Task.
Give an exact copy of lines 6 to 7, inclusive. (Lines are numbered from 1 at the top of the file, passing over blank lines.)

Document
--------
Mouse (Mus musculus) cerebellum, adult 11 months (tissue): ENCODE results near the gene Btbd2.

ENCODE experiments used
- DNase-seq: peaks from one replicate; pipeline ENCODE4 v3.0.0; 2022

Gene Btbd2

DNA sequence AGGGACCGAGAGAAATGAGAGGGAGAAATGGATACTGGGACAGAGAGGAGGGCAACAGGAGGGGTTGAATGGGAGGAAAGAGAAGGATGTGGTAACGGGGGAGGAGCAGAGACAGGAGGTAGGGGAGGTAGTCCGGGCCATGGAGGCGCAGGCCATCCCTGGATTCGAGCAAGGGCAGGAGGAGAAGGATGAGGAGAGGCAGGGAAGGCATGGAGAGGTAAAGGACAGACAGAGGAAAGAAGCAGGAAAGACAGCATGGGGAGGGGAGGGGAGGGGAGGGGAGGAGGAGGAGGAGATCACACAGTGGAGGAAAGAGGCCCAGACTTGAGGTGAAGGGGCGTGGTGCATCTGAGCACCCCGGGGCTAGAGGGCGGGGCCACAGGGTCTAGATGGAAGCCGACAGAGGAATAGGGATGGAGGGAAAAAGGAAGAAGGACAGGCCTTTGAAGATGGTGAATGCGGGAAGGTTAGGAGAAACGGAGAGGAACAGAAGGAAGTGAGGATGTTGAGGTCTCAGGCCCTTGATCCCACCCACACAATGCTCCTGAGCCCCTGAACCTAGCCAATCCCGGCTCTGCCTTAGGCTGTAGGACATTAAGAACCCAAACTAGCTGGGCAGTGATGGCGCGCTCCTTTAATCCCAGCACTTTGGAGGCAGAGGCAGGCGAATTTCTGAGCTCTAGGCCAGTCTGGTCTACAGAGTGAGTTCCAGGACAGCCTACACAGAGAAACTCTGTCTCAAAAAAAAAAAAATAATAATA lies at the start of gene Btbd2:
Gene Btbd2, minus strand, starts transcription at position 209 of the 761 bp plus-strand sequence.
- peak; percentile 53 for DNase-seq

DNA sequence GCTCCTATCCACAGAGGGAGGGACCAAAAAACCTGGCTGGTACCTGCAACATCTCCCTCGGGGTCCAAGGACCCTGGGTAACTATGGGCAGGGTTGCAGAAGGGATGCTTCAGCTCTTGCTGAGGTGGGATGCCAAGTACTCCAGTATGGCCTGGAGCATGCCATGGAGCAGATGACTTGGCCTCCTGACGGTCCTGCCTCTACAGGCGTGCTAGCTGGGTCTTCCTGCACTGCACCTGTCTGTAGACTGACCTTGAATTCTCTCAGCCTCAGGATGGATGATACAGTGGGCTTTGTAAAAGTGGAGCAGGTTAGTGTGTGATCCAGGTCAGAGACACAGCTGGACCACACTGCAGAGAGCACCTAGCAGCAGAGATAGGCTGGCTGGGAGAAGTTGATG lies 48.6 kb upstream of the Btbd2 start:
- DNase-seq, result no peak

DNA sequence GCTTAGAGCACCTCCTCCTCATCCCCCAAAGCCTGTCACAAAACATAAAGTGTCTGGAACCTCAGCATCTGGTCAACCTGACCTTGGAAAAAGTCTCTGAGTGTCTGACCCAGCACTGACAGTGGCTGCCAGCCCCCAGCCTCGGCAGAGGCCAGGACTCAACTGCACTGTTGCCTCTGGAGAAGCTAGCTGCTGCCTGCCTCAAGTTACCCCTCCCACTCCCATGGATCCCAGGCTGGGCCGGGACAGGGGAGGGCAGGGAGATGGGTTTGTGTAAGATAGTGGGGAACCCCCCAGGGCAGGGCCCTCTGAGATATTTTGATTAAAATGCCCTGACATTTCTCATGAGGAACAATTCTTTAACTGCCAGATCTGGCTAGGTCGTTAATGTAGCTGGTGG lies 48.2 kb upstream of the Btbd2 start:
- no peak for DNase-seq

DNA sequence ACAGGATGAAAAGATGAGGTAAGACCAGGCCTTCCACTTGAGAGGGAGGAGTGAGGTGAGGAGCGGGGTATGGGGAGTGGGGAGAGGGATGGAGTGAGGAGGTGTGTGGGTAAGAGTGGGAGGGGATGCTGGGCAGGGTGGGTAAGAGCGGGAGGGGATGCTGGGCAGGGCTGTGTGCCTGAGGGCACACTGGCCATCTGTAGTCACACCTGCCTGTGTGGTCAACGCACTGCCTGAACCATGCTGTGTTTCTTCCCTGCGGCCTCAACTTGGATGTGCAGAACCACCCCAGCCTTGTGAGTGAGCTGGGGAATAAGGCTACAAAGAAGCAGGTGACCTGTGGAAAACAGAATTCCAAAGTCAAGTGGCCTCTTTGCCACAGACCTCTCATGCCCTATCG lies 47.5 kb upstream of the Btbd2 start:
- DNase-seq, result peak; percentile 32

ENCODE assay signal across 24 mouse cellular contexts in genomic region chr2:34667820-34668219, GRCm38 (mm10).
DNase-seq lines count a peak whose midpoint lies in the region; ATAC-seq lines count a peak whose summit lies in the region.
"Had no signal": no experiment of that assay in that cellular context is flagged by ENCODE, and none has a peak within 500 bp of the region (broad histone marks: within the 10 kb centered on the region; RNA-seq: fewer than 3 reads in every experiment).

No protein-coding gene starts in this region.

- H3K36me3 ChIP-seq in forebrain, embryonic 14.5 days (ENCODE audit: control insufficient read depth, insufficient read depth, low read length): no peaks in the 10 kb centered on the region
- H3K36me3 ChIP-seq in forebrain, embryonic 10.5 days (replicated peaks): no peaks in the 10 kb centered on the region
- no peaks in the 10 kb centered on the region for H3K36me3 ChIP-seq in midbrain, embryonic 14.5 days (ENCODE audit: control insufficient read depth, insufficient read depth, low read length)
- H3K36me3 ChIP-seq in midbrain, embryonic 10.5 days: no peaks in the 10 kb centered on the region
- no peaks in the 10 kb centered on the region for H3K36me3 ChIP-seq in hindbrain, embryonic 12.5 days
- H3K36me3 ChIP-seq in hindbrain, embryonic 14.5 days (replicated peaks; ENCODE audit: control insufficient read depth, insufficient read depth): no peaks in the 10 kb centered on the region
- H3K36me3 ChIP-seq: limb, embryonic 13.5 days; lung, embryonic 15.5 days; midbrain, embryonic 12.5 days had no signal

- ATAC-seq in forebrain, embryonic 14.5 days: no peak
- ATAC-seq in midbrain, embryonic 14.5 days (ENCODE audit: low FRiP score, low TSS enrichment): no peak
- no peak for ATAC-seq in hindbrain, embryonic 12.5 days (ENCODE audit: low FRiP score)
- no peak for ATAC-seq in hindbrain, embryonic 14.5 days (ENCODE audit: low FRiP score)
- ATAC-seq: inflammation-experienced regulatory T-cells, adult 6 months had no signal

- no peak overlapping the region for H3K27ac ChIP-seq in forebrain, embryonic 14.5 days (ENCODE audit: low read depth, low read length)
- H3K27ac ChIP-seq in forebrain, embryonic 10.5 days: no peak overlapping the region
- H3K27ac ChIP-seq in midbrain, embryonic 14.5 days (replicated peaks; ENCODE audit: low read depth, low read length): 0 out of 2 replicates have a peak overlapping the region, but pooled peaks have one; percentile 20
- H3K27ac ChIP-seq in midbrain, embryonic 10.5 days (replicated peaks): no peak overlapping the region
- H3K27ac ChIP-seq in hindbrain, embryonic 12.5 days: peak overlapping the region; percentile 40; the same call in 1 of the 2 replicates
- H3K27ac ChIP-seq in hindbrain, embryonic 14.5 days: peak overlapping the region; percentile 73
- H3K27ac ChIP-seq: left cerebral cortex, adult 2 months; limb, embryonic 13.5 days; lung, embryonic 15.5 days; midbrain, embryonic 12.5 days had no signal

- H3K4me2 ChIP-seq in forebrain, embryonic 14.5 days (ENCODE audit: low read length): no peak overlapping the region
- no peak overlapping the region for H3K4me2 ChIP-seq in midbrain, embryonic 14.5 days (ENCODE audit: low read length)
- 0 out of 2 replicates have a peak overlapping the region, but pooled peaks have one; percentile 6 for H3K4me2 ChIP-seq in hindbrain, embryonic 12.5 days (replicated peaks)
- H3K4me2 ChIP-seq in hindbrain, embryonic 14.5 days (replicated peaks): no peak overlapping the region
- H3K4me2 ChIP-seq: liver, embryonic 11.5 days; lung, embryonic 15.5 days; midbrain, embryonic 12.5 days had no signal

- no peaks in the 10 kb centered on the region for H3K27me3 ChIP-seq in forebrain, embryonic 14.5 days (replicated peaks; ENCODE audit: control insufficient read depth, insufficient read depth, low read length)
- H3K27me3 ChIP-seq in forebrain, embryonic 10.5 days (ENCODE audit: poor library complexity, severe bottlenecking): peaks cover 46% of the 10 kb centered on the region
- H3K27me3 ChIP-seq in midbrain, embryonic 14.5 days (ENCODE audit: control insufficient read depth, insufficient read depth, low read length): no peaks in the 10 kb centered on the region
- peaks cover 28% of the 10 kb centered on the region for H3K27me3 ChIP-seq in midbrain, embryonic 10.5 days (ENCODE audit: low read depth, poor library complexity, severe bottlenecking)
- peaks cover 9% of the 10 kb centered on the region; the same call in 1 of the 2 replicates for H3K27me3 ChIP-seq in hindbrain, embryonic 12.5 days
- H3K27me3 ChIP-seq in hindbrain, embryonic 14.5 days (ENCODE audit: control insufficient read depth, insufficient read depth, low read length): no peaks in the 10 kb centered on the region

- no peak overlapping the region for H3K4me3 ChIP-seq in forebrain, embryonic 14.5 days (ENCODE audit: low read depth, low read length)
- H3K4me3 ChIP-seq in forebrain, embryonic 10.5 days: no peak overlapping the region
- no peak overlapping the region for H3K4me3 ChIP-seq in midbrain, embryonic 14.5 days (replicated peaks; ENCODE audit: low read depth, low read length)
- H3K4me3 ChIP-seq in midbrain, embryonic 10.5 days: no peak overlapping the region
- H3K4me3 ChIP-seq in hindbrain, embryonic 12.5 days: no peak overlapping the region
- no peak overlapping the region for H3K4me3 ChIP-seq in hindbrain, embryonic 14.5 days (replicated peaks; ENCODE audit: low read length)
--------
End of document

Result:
Gene Btbd2, minus strand, starts transcription at position 209 of the 761 bp plus-strand sequence.
- peak; percentile 53 for DNase-seq